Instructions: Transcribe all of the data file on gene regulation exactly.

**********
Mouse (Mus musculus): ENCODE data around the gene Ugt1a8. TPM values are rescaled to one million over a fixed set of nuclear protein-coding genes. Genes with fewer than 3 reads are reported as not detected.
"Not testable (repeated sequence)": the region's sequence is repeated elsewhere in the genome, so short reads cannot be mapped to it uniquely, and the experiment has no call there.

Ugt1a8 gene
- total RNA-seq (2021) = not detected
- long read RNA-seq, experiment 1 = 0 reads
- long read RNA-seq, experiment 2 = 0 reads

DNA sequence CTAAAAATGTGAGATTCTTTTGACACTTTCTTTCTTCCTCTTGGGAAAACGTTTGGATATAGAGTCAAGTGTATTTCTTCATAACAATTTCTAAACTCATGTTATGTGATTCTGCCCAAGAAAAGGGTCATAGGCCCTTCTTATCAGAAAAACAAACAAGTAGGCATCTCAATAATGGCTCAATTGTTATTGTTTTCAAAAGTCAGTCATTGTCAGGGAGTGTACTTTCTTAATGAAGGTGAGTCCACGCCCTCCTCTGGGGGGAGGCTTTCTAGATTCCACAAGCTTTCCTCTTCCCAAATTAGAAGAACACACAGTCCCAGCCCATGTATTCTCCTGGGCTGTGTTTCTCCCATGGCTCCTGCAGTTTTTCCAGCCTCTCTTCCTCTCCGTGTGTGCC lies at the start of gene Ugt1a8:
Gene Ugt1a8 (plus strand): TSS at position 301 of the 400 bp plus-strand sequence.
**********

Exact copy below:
Mouse (Mus musculus): ENCODE data around the gene Ugt1a8. TPM values are rescaled to one million over a fixed set of nuclear protein-coding genes. Genes with fewer than 3 reads are reported as not detected.
"Not testable (repeated sequence)": the region's sequence is repeated elsewhere in the genome, so short reads cannot be mapped to it uniquely, and the experiment has no call there.

Ugt1a8 gene
- total RNA-seq (2021) = not detected
- long read RNA-seq, experiment 1 = 0 reads
- long read RNA-seq, experiment 2 = 0 reads

DNA sequence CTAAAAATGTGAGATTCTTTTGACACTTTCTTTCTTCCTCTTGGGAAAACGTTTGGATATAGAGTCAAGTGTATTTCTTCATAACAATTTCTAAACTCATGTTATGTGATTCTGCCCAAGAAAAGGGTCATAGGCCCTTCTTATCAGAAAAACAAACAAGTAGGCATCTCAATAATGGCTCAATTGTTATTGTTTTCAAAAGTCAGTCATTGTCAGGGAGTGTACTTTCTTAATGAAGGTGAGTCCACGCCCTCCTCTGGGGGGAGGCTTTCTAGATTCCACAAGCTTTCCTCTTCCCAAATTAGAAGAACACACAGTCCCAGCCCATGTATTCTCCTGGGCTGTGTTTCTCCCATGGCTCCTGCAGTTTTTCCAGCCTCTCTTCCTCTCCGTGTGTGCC lies at the start of gene Ugt1a8:
Gene Ugt1a8 (plus strand): TSS at position 301 of the 400 bp plus-strand sequence.